After a Lifetime of Climbing, Retirees Need to be Cautious on their Descent, Expert Warns
Most people don't know that 80 percent of mountain-climbing accidents don't occur on the way to the summit – they happen on the way down, says financial expert and extreme sports enthusiast David Rosell.
Although arriving at the top of the mountain is considered by many mountaineers to be one of life's greatest accomplishments, I can tell you firsthand that summiting is not the ultimate goal for climbers," says Rosell, CEO of Rosell Wealth Management and author of "Failure is NOT an Option," (www.DavidRosell.com).
"They know that most climbing accidents and deaths occur on the descent. With this in mind, they will tell you that their objective is to reach the summit and get back down alive to see their family and friends. They understand that the second half of their journey presents the greatest risk and requires the most planning."
"Likewise, we need to think of retirement as the descent from the financial mountain, which can be treacherous." Retirees and pre-retirees need to evolve from the traditional view of retirement, especially with so much legitimate concern about an unprecedented retirement crisis on our immediate horizon, he says. According to a 2013 report by the National Institute on Retirement Security, 45 percent of working-age American households have no retirement savings.
That's on top of the 3.5 million baby boomers who have been retiring each year, and will continue to do so for more than a decade.
To help his clients thrive while experiencing descending their own financial mountains, Rosell briefly touches upon five major financial risks many experience during retirement.
Inflation: During the second half of your financial journey, it's critical that you're able to maintain your purchasing power. Inflation simply means that every year your money buys a little – or a lot – less than it did the year before. Currently, inflation is 3.5 percent, which doesn't sound like much. However, even if the rate holds steady and doesn't increase, prices will have doubled in 20 years.
Longevity: According to U.S. Census Bureau figures, the over-80 population is increasing five times faster than the overall population. By 2030, the demographics of 32 states will resemble those of Florida today. With more golden years to play, you'll want the funding to make them fun! "Today," Rosell says, "going gray means time to play."
Health/long-term care: Sadly, the escalating costs associated with long-term care during retirement can make the possibility of outliving one's retirement income a reality for many. Statistics reveal that as we age, there's an increased probability of our eventually needing assistance with basic daily activities. The truth is that most of us will need long-term care in our later years.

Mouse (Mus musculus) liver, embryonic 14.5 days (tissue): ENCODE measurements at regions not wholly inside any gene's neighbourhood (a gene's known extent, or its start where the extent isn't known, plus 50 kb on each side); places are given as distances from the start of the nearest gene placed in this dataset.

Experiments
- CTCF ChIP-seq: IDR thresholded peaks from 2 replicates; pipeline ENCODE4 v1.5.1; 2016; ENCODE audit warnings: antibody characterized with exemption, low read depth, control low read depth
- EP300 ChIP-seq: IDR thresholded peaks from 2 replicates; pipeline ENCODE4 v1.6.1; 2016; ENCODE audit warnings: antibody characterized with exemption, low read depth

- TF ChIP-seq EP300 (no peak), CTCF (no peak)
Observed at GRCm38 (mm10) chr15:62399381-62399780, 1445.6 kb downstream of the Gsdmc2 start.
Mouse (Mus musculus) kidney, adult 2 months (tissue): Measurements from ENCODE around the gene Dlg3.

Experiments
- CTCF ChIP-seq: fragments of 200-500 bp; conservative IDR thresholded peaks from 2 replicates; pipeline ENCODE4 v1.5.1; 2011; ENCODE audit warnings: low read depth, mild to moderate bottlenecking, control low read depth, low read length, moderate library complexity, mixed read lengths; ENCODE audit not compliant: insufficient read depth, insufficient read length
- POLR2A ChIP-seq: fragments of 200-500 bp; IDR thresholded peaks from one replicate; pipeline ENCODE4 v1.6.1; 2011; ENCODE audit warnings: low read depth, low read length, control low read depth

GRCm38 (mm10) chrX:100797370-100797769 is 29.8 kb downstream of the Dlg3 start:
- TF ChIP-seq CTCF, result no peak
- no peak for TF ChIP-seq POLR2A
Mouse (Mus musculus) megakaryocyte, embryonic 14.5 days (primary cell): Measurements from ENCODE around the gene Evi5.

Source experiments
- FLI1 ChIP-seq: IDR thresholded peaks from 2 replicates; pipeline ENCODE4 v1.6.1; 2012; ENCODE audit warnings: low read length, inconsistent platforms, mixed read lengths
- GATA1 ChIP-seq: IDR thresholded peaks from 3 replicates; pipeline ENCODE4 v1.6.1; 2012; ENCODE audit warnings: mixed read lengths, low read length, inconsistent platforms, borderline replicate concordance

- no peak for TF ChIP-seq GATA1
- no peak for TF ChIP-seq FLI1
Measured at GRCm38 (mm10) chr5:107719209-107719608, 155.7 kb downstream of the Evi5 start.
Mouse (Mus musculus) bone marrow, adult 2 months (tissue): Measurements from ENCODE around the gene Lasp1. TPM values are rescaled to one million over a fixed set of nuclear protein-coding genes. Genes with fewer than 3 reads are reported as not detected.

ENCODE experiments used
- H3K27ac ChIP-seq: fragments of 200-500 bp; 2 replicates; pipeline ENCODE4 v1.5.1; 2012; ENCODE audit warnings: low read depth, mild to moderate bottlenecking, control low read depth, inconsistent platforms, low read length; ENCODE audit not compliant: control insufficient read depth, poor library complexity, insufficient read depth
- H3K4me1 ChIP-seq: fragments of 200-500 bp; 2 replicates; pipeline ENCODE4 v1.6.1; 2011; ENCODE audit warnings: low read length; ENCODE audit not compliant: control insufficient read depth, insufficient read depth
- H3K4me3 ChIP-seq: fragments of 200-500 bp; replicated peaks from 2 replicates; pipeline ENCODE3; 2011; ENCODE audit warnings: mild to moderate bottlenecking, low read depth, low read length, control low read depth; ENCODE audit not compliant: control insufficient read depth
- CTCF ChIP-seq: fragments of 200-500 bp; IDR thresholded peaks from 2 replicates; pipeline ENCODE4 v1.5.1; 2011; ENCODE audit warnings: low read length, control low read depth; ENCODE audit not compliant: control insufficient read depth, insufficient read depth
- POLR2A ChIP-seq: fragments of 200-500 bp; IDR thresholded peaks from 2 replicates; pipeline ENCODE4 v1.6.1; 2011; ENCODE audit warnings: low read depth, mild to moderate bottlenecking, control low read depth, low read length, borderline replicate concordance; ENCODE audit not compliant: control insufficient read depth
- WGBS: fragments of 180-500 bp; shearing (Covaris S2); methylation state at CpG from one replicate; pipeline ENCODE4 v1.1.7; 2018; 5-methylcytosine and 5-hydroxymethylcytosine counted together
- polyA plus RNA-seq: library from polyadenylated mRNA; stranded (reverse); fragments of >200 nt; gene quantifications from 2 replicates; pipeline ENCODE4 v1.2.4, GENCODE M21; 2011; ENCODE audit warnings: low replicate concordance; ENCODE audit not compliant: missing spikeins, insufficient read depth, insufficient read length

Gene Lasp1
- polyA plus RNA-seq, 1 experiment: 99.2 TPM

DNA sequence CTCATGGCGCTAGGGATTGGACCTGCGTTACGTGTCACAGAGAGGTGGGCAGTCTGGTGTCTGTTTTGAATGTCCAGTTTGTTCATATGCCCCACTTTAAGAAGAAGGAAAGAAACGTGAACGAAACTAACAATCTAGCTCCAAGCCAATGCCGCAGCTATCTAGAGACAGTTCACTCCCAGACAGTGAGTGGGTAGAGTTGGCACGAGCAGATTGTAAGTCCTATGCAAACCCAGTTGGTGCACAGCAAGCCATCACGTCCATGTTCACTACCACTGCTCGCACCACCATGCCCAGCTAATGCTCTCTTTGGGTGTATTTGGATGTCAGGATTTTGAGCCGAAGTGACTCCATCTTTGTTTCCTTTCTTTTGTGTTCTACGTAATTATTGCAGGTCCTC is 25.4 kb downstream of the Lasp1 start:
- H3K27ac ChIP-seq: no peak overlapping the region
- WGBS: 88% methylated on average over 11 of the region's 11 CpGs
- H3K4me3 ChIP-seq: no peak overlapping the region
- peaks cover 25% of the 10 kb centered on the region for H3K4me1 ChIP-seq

Market risk: Economic recessions have occurred throughout the history of modern economics and always will, averaging one almost every nine years. If the market loses 50 percent one year and then increases 50 percent the following year, where are you? Many people get this wrong; after the fall and subsequent rise of 50 percent, you will have lost 25 percent. "This happened twice in the last decade," Rosell says.
The sequence of returns: Gains or losses, or the order in which you receive your returns, can have a major impact on your retirement portfolio. It can mean the difference between having enough income in retirement and running out of money too soon. Be careful when an analysis states that you should achieve your goals by obtaining a specific rate of return. In most cases, this statement has not accounted for the sequence of returns.
"These are by no means the only tricky slopes that may have an affect on your retirement," Rosell says. "Just as you have worked a lifetime to have money for your golden years, now is the time to manage your wealth wisely."
[David Rosell, author of "Failure is NOT an Option," (www.DavidRosell.com), is a sought-after speaker who has addressed international audiences including the Million Dollar Round Table. He is a recipient of the Retirement Distribution Certificate from the University of Pennsylvania's Wharton School of Business, and has been featured on NPR. His company, Rosell Wealth Management, was a select finalist in 2008 for the management of the $500,000,000 Oregon 529 College Fund. He is the past chairman of the Bend, OR, Chamber of Commerce, the City Club of Central Oregon and his Toastmasters chapter.]